There are other ways of installing fibre as well, often it is done by a supplier, that charges a lot less for the installation, but on the other hand well makes it up over time by costlier deals or fees on other suppliers deals, also controlling your choice.

    Currently I have a 1/1 Gbps line with a typical ping of 3-5ms to the nearest international internet exchange and several speed test servers. Speeds are really almost wired speed, and there are no caps on data. Typically 30-100ms reduction i ping to most things compared to my old DSL and my phone.

    They have installed two pairs of fibre (blown with compressed air in a tube, so they can be replaced easily for new/more pairs), of which one is used, and with today's available technology one could multiply the speed many times easily and cheaply and with more expensive equipment you could supply a datacenter or smaller city over those very 2 pairs. If you contact them they can already supply you with 10 Gbps without problem just replacing transceivers.

    Even if copper, coax, mobile broadband (5G?) etc. are developing, they are so far behind relatively speaking...

    Visiting the UK every year, I can say that this year more than ever I was reminded of how spoiled I had become. FTTH. Being used to voice and data coverage almost anywhere, with big data quotas and fast 4G, WiFi not being important or even common in cafes here, and the typical workplace, school or home being served with low latency broadband with usually excessive bandwidth. Being alone out in the forests usually having signal and speed comparable to most UK villages... It even works on most trains and in tunnels as well, and if it doesn't there is often free Wifi. Yes, our good and cheap 3/4G certainly adds to offloading our wired networks and WiFis, as people don't cling to checking each and every app as soon as there is a WiFi, their phones already being in sync. So, yes, we do easily forget how fantastic/crazy/sad it is to always have reliable Internet at hand....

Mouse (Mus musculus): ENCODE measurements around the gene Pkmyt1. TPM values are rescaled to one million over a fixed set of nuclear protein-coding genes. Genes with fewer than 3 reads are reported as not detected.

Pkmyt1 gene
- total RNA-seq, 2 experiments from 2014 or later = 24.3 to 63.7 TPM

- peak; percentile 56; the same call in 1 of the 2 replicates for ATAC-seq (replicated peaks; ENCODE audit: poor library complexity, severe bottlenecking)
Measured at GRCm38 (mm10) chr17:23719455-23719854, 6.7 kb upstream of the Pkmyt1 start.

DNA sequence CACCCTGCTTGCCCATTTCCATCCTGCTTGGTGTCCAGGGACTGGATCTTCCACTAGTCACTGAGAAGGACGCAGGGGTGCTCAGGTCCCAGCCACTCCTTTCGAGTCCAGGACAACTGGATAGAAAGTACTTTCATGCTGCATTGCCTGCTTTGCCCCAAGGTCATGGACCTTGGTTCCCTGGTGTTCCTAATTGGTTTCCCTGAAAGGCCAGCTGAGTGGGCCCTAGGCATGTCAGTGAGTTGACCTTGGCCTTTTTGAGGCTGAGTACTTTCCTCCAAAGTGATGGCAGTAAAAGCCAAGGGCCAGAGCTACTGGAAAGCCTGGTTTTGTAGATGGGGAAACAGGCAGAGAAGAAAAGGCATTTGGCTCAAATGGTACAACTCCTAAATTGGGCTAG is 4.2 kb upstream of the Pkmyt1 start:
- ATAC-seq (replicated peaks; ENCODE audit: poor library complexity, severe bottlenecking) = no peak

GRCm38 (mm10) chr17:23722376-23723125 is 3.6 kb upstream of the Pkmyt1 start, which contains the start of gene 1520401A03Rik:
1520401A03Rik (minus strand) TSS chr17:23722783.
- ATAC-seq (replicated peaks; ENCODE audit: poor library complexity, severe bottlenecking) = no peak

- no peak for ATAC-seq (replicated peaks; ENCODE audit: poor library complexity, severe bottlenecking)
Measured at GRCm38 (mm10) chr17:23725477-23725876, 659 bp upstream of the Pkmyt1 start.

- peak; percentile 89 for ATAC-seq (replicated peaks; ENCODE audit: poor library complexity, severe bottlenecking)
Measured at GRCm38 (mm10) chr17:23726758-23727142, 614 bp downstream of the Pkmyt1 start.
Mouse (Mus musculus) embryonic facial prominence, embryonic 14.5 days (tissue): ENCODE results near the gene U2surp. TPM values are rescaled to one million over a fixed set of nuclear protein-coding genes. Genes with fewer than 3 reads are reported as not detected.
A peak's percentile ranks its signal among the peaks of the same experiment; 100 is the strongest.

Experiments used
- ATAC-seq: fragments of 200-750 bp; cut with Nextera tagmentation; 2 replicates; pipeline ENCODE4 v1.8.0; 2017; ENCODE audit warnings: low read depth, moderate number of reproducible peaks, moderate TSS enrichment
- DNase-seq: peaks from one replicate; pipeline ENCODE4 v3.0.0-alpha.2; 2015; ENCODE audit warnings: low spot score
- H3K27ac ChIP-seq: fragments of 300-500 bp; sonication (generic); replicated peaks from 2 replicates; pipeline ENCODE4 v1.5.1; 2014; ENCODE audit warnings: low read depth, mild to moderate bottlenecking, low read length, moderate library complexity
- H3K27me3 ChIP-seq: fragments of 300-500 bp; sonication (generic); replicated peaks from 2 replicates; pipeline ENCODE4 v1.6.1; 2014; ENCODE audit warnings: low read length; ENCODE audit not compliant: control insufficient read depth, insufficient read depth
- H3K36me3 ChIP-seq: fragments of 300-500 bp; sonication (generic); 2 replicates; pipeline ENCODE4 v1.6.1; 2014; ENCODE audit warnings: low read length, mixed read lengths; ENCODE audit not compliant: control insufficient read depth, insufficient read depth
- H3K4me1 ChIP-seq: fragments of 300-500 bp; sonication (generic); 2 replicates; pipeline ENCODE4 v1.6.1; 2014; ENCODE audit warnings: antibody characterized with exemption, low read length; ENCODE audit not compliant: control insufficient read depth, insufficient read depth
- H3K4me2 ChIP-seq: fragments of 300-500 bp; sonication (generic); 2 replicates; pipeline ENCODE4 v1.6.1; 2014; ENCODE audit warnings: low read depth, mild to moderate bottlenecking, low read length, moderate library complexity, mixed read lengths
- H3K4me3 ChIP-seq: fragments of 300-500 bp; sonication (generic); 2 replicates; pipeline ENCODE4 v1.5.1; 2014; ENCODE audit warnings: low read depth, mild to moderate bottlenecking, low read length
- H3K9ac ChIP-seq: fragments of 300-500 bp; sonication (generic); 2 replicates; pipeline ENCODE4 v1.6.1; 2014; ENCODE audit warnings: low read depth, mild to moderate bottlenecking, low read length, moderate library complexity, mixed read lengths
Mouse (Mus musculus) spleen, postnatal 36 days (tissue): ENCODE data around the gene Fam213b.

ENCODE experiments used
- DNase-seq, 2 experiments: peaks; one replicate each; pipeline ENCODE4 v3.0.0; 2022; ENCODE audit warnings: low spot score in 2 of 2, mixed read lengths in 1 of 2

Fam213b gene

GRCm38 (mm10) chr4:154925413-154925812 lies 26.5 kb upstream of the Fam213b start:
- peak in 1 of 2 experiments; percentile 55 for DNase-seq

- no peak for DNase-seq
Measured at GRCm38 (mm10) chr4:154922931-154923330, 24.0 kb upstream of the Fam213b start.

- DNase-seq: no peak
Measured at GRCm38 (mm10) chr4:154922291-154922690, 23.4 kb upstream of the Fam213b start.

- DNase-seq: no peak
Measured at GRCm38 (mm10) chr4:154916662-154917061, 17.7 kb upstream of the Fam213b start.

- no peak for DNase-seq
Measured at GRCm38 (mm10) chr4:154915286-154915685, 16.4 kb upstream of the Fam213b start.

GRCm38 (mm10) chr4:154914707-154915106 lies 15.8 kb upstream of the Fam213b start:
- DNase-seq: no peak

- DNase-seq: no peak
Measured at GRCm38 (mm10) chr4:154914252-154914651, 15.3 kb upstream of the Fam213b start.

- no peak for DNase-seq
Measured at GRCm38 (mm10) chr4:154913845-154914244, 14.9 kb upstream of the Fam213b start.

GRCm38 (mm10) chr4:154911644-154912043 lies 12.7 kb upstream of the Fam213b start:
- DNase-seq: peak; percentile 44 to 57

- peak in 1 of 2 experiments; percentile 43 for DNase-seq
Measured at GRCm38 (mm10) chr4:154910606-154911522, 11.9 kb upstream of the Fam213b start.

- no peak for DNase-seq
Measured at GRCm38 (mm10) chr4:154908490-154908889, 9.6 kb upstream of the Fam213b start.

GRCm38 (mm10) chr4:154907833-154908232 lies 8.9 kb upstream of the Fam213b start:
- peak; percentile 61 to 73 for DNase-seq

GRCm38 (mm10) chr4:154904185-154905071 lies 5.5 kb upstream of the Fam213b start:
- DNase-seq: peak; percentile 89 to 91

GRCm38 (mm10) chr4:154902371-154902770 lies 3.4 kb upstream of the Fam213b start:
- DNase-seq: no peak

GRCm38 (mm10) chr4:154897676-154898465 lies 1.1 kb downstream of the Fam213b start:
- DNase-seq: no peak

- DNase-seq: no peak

I do also find that most Swedes are on too fast plans, as they mostly use many wireless or small simple devices and that the WiFi is the actual bottleneck but still enough for their needs. Many people only really need mobile broadband or using the hotspot feature of their phones. I think a great deal of people have upgraded for the wrong reasons, "My cat video is buffering", "Netflix is not playing...", Yeah, let's upgrade that 100/10 connection to a 300/100, that'l help. Sure. Here the operators are more than happy to sell "twice the speed" when in reality all that was needed was a better WiFi-router, but that came with the package, and so the customers are happy because the wireless improved a bit solving their problems.